Delta’s industry-leading $1.3 billion in profit sharing paid to employees this week will have an even bigger impact on local communities than the numbers suggest because of what economists call “the multiplier effect.”
Take for example, metro Atlanta, where Delta is based and will pay employees $456 million. The overall economic impact will be greater than $1 billion because estimates of the multiplier effect range between 2.2 and 2.5 percent, said Emory University economist Jeff Rosensweig.
Rosensweig, professor at Goizueta Business School of Emory University and Director of the John Robson Program for Business, Public Policy, and Government, explained the concept:
“In the ‘multiplier effect,’ the increased income earned by people selling goods and services purchased by Delta employees with their profit sharing payouts is, in turn, spent partly on local products,” Rosensweig said. “Then, the people who sell those products will start a third round of spending, and so on.”
Rosensweig, who specializes in global economics, also noted that profit sharing guarantees that a sizable share of profits is injected directly into the communities where Delta employees live and work.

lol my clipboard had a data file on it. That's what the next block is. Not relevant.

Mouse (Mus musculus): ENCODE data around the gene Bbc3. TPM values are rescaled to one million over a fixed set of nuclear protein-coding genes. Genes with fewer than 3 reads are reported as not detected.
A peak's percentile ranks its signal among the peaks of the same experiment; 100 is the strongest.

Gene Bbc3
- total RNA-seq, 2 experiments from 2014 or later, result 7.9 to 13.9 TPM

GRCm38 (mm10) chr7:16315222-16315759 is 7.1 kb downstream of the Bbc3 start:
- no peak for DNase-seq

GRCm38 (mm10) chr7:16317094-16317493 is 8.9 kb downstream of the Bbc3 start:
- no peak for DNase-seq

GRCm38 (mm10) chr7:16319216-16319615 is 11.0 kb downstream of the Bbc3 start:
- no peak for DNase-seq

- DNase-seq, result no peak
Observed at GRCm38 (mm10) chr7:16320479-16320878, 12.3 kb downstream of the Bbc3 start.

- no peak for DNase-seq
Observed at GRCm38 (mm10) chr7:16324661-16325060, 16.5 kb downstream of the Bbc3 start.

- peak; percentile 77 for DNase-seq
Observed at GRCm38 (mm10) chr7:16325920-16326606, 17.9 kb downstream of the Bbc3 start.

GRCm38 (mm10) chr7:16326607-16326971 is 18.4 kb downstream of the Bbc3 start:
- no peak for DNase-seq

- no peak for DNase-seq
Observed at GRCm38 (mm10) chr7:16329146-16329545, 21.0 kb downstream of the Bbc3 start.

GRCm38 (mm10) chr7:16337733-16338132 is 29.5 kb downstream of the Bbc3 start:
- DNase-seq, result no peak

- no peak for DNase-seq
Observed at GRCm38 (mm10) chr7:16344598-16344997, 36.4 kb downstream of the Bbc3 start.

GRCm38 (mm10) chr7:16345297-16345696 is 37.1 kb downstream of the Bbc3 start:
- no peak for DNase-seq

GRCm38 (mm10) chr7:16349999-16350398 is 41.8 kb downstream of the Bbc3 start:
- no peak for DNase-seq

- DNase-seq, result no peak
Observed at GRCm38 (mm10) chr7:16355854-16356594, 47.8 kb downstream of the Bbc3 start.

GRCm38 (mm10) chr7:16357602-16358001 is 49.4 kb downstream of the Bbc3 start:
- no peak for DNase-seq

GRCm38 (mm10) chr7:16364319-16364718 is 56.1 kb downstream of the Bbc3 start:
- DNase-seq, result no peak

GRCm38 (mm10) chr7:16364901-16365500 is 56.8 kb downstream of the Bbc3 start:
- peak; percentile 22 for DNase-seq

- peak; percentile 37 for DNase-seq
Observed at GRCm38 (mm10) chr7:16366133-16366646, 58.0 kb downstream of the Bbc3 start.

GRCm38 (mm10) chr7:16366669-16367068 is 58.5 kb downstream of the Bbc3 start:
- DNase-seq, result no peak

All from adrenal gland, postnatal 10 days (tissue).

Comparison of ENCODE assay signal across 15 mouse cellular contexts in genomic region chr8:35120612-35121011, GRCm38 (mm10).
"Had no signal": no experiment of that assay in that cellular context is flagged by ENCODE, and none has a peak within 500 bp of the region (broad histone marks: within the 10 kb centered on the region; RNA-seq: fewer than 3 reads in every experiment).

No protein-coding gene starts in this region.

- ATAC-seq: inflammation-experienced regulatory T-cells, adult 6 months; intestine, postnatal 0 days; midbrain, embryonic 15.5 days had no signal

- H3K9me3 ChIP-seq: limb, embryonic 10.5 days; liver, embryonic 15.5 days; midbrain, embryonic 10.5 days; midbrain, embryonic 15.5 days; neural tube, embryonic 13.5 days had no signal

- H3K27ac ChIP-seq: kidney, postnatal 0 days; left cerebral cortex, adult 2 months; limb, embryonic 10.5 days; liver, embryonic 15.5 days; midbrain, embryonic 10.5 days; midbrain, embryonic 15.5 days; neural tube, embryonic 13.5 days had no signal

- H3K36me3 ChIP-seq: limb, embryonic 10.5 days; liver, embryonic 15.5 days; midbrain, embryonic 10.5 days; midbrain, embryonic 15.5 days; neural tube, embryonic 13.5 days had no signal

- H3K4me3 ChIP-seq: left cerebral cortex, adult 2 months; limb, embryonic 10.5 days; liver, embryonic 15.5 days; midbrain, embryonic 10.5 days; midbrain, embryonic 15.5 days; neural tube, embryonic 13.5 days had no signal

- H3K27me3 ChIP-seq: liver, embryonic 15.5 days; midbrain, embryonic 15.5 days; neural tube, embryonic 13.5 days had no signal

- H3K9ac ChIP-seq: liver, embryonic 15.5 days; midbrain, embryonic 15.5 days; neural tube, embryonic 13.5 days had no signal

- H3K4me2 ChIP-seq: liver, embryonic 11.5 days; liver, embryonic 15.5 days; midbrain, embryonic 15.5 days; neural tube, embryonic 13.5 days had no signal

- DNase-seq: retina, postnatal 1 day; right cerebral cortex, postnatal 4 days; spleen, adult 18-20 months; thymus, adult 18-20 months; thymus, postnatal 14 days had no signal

“Profit sharing by corporations is one of the best ways to help an economy,” Rosensweig said. “Although some of these increments to income will be saved or spent outside of the local economy, much of it will be plowed into increased purchases from local businesses. Further, given the location of many Delta employees in Atlanta, a significant amount of their spending will boost minority and women-owned businesses.”
As an added benefit of pumping more money into the economy, businesses are more able to hire and retain employees. The payout in Atlanta supports the creation of about 4,000 full- and part-time jobs outside of Delta.
Other markets that saw top payouts include New York City, with $121 million and Detroit, with $107 million. As in Atlanta, these substantial payouts in such diverse markets are of a particularly substantial benefit to minority- and women-entrepreneuers.